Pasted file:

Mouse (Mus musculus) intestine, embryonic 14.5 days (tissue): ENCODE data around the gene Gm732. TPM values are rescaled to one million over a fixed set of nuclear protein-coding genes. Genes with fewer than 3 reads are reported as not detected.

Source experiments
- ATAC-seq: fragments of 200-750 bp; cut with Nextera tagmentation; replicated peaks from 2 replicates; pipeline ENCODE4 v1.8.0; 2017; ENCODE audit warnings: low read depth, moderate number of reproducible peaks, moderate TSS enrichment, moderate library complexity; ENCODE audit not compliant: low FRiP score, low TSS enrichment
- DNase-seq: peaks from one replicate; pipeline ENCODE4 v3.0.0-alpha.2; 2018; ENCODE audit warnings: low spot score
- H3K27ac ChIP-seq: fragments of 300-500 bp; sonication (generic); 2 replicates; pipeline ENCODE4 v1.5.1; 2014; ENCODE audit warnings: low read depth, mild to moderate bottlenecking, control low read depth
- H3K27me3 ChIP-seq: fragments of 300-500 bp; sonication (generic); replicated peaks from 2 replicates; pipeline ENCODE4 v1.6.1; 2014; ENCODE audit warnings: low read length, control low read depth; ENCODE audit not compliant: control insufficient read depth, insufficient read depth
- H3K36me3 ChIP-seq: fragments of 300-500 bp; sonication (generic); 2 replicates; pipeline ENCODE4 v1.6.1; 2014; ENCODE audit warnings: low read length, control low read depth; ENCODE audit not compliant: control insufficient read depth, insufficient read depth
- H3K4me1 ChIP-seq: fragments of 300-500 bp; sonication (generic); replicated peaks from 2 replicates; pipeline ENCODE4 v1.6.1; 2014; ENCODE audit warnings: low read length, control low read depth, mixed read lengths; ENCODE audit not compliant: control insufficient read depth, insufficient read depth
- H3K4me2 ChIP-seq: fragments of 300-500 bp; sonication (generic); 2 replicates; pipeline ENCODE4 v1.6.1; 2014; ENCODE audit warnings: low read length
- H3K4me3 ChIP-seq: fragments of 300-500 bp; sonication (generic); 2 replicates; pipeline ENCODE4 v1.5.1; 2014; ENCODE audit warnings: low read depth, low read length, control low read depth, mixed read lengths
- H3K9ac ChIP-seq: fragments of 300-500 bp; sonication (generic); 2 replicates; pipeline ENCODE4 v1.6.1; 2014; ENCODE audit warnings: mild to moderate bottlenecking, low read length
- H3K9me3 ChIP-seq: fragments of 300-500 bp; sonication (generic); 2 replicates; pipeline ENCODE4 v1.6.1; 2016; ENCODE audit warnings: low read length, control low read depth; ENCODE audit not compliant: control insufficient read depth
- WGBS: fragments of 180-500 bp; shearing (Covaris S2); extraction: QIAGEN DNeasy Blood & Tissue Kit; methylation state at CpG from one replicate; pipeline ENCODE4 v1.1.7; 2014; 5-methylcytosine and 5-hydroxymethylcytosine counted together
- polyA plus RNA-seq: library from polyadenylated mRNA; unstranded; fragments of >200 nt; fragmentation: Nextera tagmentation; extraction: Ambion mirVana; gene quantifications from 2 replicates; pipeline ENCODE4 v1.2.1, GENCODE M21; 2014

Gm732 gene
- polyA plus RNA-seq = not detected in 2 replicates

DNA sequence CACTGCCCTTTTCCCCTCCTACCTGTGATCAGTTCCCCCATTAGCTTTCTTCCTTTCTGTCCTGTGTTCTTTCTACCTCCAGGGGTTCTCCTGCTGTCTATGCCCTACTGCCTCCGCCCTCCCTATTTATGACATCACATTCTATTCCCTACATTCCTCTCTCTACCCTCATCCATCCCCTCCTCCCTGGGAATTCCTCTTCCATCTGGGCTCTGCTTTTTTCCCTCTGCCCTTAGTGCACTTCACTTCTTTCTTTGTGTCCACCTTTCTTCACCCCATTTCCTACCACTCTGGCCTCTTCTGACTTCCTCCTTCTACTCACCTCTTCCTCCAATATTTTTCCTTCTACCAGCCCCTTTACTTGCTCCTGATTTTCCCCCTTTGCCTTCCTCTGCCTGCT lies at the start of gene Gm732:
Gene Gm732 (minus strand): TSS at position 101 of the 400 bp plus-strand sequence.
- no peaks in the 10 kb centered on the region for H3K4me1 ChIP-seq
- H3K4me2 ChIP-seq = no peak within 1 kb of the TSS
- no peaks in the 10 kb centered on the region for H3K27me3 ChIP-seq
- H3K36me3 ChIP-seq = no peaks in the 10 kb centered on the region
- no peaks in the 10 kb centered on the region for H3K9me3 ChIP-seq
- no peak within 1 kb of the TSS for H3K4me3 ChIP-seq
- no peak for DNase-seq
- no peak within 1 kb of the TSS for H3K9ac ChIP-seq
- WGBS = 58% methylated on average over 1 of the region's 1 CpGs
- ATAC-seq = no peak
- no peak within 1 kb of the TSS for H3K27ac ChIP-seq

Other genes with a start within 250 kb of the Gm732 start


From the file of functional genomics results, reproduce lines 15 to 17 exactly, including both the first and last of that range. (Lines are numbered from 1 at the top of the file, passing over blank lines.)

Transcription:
Gm732 gene
- polyA plus RNA-seq = not detected in 2 replicates

DNA sequence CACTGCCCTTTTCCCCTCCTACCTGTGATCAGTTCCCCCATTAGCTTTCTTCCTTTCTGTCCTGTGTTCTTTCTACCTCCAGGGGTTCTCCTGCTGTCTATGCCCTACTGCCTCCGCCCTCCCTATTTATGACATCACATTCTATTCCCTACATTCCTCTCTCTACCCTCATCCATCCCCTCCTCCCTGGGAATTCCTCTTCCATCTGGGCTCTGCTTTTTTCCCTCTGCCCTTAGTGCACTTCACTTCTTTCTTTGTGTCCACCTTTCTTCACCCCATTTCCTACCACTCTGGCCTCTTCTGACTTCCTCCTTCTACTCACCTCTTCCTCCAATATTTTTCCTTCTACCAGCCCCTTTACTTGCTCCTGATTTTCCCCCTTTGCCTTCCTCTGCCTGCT lies at the start of gene Gm732: